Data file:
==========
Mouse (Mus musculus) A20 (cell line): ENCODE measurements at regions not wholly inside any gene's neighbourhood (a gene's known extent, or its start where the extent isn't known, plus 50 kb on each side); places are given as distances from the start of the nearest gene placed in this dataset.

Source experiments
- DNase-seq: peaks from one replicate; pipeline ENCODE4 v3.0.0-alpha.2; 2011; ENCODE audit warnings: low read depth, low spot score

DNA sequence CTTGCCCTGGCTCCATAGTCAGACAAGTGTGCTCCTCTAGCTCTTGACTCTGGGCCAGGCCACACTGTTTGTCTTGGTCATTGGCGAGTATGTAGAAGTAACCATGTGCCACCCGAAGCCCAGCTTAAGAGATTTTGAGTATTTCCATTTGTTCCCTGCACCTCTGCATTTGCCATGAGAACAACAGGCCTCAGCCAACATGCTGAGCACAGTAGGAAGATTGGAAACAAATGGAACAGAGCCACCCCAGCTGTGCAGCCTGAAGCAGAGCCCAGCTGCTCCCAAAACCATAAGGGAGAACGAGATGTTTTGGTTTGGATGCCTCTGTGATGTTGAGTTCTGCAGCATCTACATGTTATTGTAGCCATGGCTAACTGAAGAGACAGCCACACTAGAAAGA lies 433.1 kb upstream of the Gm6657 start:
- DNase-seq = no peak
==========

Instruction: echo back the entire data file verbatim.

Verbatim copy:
Mouse (Mus musculus) A20 (cell line): ENCODE measurements at regions not wholly inside any gene's neighbourhood (a gene's known extent, or its start where the extent isn't known, plus 50 kb on each side); places are given as distances from the start of the nearest gene placed in this dataset.

Source experiments
- DNase-seq: peaks from one replicate; pipeline ENCODE4 v3.0.0-alpha.2; 2011; ENCODE audit warnings: low read depth, low spot score

DNA sequence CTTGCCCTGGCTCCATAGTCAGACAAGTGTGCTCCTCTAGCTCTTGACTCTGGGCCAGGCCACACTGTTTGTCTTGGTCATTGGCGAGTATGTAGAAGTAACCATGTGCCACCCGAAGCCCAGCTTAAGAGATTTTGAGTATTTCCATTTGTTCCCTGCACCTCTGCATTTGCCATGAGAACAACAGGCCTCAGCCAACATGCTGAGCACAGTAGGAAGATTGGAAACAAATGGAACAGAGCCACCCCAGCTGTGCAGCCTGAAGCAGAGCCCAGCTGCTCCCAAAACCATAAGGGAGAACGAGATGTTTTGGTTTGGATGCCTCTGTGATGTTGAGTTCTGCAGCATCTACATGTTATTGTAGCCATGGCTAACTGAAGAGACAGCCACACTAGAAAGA lies 433.1 kb upstream of the Gm6657 start:
- DNase-seq = no peak